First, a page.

Going the distance with light heavyweight champion Sergey Kovalev (30-0-1) is not easy, as he has come through with knockouts in 26 of his 31 pro bouts. Isaac Chilemba went all 12 rounds with Kovalev in July. Chilemba lost a wide decision, but he is now getting his reward for surviving what most can’t.

Chilemba on Thursday was added to the Kovalev-Andre Ward card Nov. 19 at T-Mobile Arena in Las Vegas, an event that will be televised by HBO pay-per-view. Chilemba (24
-4-2, 10 KOs), of South Africa, will take on contender Oleksandr Gvozdyk (11-0, 9 KOs) of the Ukraine in a 10-round fight.

Chilemba is stoked. As is his new trainer, Roy Jones Jr.

“Isaac is a very exciting fighter with a lot of upside,” Jones said. “I am very excited to be training him and be part of his team now. I look forward to seeing much
bigger and better things from him in the future.”

Chilemba seems over the moon for the opportunity to work with Jones, who will one day be enshrined in the International Boxing Hall of Fame.

“I’m going to work with my idol, the person I look up to most, Roy Jones Jr.,” Chilemba said. “This is a huge opportunity for me to train with him, learn from him and
have him in my corner. Not only is he the greatest, but he cares and has love for the game.”

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Trey Lippe Morrison wants to do what late father Tommy Morrison did – win a heavyweight world title

Trey Lippe Morrison hopes to be as successful in the ring as his father Tommy Morrison. (Photo courtesy of Sherry Cook)

Trey Lippe Morrison, left, is the son of late heavyweight champion Tommy Morrison/Photo courtesy of Sherry Cook


Being the son of the late Tommy Morrison comes with a price. People want to know you because of who your dad was, which can be beneficial to an up-and-coming boxer. There are also expectations because dad was once heavyweight champion of the world.

Heavyweight prospect Trey Lippe Morrison is cool with all that.

“It doesn’t really bother me that people probably first come and want to watch me fight or want to ask me anything because of who my dad is,” Lippe Morrison said. “I kind of saw that coming.”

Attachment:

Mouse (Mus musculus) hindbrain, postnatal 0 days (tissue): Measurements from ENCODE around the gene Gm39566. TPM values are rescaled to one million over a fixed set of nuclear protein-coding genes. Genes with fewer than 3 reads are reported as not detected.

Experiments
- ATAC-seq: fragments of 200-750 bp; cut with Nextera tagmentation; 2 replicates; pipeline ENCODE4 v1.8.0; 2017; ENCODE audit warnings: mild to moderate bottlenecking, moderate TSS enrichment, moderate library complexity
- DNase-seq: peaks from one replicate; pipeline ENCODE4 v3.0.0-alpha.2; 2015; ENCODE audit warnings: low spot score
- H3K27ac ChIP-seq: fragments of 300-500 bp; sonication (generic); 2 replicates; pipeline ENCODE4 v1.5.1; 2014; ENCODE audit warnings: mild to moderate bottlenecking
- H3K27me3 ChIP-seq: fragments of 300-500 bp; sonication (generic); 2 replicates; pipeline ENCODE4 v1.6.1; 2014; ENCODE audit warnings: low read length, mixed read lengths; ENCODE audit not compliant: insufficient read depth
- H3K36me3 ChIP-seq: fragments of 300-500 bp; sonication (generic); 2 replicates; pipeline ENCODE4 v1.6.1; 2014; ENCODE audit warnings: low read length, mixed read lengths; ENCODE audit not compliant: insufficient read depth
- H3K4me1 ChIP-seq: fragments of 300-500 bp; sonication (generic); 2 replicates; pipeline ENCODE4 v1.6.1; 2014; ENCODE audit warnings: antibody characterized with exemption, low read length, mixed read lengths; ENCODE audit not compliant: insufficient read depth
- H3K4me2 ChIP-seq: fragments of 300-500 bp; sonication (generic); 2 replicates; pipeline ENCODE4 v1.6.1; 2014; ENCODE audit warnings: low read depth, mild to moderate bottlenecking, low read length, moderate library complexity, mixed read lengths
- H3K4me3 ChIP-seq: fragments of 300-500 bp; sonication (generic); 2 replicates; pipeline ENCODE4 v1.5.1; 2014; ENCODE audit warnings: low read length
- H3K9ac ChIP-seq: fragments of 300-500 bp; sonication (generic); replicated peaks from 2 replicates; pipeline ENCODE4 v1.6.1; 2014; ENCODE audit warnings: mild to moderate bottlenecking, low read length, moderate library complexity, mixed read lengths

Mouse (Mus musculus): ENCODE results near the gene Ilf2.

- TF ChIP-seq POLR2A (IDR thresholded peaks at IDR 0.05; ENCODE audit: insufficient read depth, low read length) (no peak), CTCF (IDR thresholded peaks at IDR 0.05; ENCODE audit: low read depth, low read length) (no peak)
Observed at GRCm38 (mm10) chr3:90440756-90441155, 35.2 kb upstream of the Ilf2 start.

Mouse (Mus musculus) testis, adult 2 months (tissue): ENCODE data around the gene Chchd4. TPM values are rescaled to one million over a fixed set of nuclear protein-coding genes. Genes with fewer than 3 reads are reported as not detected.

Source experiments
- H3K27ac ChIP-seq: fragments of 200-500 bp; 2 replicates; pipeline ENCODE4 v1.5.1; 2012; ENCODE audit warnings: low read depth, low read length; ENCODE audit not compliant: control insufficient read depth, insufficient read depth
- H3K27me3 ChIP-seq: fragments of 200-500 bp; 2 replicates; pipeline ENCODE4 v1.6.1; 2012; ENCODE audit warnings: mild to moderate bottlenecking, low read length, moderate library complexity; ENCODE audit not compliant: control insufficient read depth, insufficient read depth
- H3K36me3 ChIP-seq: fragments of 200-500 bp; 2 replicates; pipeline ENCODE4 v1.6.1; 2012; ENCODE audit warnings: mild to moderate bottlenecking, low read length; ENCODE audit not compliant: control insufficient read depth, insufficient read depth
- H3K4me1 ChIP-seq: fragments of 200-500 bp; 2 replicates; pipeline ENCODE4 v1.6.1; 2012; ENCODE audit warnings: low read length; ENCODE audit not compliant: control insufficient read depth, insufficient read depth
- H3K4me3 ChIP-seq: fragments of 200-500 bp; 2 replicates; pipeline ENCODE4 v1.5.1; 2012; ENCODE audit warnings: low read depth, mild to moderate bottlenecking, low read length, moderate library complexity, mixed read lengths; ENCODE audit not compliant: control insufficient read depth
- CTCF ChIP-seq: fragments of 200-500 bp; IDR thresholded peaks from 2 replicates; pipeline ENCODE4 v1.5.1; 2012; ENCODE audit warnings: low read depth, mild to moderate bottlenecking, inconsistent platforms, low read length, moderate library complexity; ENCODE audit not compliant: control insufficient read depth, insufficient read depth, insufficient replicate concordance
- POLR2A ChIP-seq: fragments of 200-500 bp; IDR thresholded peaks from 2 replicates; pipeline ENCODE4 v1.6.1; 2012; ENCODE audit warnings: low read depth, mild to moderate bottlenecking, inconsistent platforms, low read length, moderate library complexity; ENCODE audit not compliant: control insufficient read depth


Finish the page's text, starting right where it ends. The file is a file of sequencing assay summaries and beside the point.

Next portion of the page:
He admits he does feel the burden of having a father who was so successful in the ring.

“Yeah. I think there’s a lot of pressure on me to do well, and I think that really weighed on me the first couple of fights,” Lippe Morrison said. “That’s always going to be there. No matter who I fight, or how good I do, they are always going to compare me to my dad. I just have to deal with it.”

Lippe Morrison on Friday night will put his unblemished record of 11-0 with 11 knockouts on the line when he takes on Ed Latimore (13-0, 7 KOs) of Pittsburgh at Buffalo Run Casino in Miami, Okla. (on Showtime).

Lippe Morrison, 26, is raw, as he didn’t even lace up the gloves until he was 24 and had nary an amateur bout. He had wanted to play football in the NFL and was a defensive end at Central Arkansas.

“But I screwed up in college and kicked off the team my senior year,” he said.

Not ready to walk away from athletics, a light went off in his head.

“The only other sport I could think to give a shot was boxing, you know, because my dad did it,” Lippe Morrison said. “So I was like, ‘Maybe I could do it.’ And around the time football ended for me, my dad passed away and I went to Tony Holden, my promoter.”

Holden promoted many of Tommy Morrison’s fights. He turned his son down flat, though.

“So I told him I was going to try boxing without him,” said Lippe Morrison, of Tulsa, Okla. “And he was like, ‘OK.’ And we parted ways and about three days later he gave me a call and he was like, ‘Hey, if you’re going to do it, I’m going to help you out.’ ”

Lippe Morrison at times sounds exactly like his father, who died Sept. 1, 2013 at age 44. Morrison’s mother said her son had full-blown AIDS. Morrison was diagnosed with HIV in 1996, which he later claimed was a false positive.

Upon learning of his diagnosis, Tommy Morrison admitted a wild lifestyle was responsible. His son said that his father did advise him about not making the same mistakes he made. During a telephone conversation, it seemed that’s what Lippe Morrison remembered most about his father – their buddy-buddy talks.

“I had a good relationship with him,” said Lippe Morrison, who will be 27 Tuesday. “I would say, if you saw us hanging out, you would think we were like good pals. Good friends, you know? The relationship we had, it was cut short and we didnt get to hang out a lot. But the times we did get to hang out, it was great and fun.”